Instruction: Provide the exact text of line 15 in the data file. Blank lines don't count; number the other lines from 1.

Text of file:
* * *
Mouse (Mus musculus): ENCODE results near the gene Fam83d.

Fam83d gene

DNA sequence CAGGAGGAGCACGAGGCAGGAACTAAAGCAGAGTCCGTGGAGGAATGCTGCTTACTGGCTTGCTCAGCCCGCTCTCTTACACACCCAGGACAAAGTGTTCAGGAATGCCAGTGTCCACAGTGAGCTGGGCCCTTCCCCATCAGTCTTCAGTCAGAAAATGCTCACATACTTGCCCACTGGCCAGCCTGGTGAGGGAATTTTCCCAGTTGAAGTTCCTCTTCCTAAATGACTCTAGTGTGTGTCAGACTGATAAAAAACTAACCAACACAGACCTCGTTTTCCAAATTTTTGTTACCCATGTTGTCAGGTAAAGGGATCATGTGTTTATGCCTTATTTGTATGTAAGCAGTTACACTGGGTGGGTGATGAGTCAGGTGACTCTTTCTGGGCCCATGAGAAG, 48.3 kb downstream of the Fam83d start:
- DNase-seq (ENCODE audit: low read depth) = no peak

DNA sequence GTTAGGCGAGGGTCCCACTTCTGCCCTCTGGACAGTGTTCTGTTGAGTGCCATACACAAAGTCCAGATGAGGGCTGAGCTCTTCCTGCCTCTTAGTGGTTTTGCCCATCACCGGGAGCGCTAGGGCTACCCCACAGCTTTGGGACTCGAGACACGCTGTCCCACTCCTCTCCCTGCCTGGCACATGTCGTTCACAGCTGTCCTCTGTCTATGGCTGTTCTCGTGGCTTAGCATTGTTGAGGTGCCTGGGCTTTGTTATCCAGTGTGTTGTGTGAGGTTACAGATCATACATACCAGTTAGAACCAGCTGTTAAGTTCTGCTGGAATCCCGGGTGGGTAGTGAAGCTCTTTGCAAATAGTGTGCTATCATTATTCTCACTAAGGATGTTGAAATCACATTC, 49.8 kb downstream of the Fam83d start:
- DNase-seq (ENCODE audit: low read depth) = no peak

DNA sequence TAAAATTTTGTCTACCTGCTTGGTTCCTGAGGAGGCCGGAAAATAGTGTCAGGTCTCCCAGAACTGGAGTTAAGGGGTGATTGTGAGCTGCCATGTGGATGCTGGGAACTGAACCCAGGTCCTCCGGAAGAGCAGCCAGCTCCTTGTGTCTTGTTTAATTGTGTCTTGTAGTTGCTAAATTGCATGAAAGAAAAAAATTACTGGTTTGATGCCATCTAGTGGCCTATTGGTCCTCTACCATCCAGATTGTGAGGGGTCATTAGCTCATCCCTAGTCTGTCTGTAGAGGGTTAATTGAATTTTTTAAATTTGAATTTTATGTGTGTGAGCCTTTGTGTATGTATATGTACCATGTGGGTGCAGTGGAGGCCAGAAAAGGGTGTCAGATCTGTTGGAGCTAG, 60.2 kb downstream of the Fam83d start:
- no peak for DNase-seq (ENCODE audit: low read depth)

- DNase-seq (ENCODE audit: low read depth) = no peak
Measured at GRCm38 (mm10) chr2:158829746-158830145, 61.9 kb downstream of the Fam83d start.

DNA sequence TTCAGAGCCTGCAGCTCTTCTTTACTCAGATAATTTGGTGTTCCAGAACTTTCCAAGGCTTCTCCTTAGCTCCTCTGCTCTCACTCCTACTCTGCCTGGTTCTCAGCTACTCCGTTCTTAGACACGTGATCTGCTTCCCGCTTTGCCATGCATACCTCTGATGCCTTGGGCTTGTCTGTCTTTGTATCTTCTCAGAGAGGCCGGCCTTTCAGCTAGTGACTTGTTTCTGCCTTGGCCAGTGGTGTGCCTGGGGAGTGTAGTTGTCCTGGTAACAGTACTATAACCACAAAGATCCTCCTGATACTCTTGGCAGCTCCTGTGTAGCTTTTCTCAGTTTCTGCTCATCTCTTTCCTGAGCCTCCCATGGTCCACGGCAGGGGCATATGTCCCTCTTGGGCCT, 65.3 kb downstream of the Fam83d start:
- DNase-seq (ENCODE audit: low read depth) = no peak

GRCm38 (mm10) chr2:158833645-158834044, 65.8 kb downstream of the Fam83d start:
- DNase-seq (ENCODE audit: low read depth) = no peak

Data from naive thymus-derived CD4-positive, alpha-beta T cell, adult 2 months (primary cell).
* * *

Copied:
Data from naive thymus-derived CD4-positive, alpha-beta T cell, adult 2 months (primary cell).